Here at Gear Live, reviewing gadgets, putting together gadget photo galleries, and creating image thumbnails for our YouTube videos. The thing is, there isn't much I need to do to make the images look great, and as such, Photoshop has always felt like overkill--a tool that is way more powerful than I need. I recently spent time with the new Adobe Photoshop Elements 14. This is the prosumer version of Photoshop that immediately felt way more accessible upon launching the application than it's more capable big brother.
Earlier this month, Adobe showed off its vision for its software future. It's called Creative Cloud, and it's available now. Just head over to the Creative Cloud site and you'll be able to download what you need--no longer are you able to just buy a suite of software, like Creative Suite 6 or CS7. Instead, you pay a monthly subscription fee of $50 and get access to everything. Adobe is offering an incentive to owners of CS3 and above--the first full year subscription will cost just $30.
Being that documents are now cloud-storable, Creative Cloud offers new ways of storing and sharing that the older suites were incapable of. The question is, will users pay perpetually for monthly access?
Read More | Adobe
A new patch by Adobe Systems fixes the two Flash player vulnerabilities currently under attack. The attacks install malware and targets both Macs and PCs. The targets all seem to be Flash versions for OS X and Windows. The patch, however, is also available for Linux and Android.
The exploits target Safari as well as Firefox, of which the vulnerability is classified as CVE-2013-0634. The vulnerability is also reportedly tricking Windows users into opening Word documents containing the Flash content.
The bug, according to Adobe, was discovered by members of the Shadowserver Foundation, Lockheed Martin's Computer Incident Response Team and MITRE.
It's been a good two years since Adobe last unveiled a new version of Photoshop, and it looks like the team spent that time very wisely, because what we've got in the Photoshop CS6 beta is a magnificent and worthy upgrade. Seriously, you should probably go download it right now, since the almost 1 GB file will probably take a while to complete. We've got a list of all the new features after the jump.
An Adobe AIR 3.1 update will ship next week.
In late November, Adobe announced that it would no longer develop Flash Player for the mobile Web after its next release. "Our future work with Flash on mobile devices will be focused on enabling Flash developers to package native apps with Adobe AIR for all the major app stores," the company said at the time.
In a Friday blog post, Adobe reiterated that stance, arguing that apps are the wave of the future.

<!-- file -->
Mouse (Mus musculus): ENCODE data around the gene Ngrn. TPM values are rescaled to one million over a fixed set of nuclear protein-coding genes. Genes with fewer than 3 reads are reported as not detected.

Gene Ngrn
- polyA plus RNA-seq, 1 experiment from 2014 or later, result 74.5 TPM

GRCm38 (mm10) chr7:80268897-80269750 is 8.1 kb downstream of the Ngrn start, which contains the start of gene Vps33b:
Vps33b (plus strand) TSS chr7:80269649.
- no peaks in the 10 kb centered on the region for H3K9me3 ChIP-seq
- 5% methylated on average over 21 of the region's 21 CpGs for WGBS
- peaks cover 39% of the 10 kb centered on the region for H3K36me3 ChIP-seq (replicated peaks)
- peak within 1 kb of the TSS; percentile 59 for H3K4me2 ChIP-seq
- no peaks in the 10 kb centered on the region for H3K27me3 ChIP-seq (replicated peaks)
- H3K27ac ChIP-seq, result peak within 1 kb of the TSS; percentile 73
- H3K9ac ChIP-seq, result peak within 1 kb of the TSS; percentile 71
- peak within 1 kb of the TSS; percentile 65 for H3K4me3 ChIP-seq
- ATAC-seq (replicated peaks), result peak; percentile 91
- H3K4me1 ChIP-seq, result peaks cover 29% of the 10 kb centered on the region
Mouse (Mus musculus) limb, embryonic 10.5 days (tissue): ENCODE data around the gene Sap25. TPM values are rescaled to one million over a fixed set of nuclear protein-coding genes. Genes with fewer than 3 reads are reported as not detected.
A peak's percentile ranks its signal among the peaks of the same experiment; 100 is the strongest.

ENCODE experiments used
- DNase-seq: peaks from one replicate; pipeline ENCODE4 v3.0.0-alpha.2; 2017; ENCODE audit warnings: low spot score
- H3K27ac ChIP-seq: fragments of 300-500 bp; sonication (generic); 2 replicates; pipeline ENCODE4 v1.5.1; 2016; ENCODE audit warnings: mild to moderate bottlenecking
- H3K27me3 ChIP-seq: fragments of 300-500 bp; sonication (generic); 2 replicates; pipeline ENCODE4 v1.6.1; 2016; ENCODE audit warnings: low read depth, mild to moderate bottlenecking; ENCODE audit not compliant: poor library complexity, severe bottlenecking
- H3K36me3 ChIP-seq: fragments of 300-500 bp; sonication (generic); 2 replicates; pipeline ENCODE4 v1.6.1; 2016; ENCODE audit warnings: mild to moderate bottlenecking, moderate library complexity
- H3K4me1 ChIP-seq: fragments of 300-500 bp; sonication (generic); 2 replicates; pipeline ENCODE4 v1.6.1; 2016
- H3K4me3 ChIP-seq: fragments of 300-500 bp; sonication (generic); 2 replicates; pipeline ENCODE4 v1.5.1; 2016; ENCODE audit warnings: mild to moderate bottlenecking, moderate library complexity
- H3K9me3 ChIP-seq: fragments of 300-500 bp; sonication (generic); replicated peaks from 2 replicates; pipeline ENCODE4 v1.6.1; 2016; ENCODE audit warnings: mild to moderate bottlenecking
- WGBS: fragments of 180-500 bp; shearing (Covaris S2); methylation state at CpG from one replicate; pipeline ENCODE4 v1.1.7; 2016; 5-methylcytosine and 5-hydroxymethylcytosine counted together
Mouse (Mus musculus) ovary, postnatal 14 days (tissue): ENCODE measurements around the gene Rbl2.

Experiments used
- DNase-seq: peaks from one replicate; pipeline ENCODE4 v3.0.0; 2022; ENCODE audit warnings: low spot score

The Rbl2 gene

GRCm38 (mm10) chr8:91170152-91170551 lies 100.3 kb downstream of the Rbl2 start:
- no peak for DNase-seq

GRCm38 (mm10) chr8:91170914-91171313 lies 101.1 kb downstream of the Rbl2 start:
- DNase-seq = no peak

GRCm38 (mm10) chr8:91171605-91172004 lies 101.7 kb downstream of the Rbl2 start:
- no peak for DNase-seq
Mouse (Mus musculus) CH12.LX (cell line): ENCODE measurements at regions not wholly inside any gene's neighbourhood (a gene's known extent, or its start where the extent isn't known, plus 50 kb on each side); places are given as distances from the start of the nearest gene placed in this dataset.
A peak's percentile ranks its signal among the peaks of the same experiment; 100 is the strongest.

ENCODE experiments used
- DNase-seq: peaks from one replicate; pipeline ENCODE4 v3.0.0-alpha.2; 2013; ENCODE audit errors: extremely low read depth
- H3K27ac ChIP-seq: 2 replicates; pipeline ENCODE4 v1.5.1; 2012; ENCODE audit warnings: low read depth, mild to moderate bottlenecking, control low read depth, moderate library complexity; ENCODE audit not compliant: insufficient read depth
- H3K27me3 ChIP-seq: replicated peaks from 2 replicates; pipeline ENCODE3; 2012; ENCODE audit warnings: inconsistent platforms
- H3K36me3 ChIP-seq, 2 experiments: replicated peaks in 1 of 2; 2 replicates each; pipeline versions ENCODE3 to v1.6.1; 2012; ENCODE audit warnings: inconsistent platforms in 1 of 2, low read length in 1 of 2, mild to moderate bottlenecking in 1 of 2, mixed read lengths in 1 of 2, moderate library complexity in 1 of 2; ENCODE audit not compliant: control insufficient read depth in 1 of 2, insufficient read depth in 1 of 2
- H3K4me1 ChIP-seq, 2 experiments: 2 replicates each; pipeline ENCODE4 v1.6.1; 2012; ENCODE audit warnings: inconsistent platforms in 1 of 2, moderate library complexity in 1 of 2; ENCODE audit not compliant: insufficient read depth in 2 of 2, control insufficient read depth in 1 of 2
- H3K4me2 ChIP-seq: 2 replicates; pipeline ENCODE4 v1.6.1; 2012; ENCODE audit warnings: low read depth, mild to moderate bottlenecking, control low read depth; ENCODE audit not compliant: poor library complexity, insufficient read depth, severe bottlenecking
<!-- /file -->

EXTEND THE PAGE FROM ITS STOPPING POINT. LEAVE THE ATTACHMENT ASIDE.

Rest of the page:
Despite a new pair of eyes, trimmer figure, and nimbler mind, the
"Adobe's goal is to support our customers with whatever tools they need to get their creative content onto any device," said Tom Barclay, senior product manager for Flash Professional at Adobe, when asked for a comment. "We look forward to the user feedback about the code they're generating with Wallaby and the use cases for which they end up using Wallaby. We believe Flash is the best long-term solution for things like games, video and RIAs where high levels of interactivity are required. And we believe HTML5 is just as imperative for things like banner ads, especially for devices such as iPad and iPhone."
Our pal Robert Scoble sat down with Anup Murarka, the Director of Technology Strategy and Partner Development for the Flash platform, and asked him about his thoughts on the perception that Steve Jobs has been giving to the press and consumers regarding Flash. You know, thinks like that it is a battery killer, crashes all the time, etc. Anup talks about Flash being implemented on mobile devices, their public bug tracker, and the significant enhancements in Flash 10.1 that seem to be overlooked.
It all sounds good, but still, don’t expect to see Flash running on your iPad anytime soon.
Oddly enough, amidst all the tweaks, fixes, and refinements in Snow Leopard is an old version of the Adobe Flash Player. Specifically, the version of Flash Player that is included in Snow Leopard is 10.0.23.1. Problem is, the newer 10.0.32.18 includes fixes for a few security holes that, we assume, you’d prefer weren’t left on your system. If you’re running Snow Leopard and haven’t upgraded Flash yet, head on over to the Flash Player download page to take care of it.
Read More | Adobe
A lot of e-book readers get a lot of comparison with the Amazon Kindle, but Astak is the first one who is quoted saying that they will give the Kindle “a run for its money.” They already have the price point beat with their $199 price point ($100 cheaper than the cheapest Kindle.)
The 5-inch EZ Reader Pocket PRO will feature a 400MHz processor, 512MB of memory, 8-level grayscale E-ink screen, an SD-expansion slot, and a background MP3 Player. It plans to ship later this month in the colors seen in the photo. Just don’t expect any sort of wireless connectivity at this price.
Read More | Press Release
Adobe Systems has unveiled a new version of Flash designed for TVs, set-top boxes, Blu-ray players and other electronics. Referred to as “The Adobe Flash Platform for the Digital Home,” the platform allows viewers to see TV and Internet content on the same screen. YouTube will also be available. According to comScore, Flash is used for powering about 80% of online videos. Adobe says that the devices will be available in the second half of the year.
Read More | xchange
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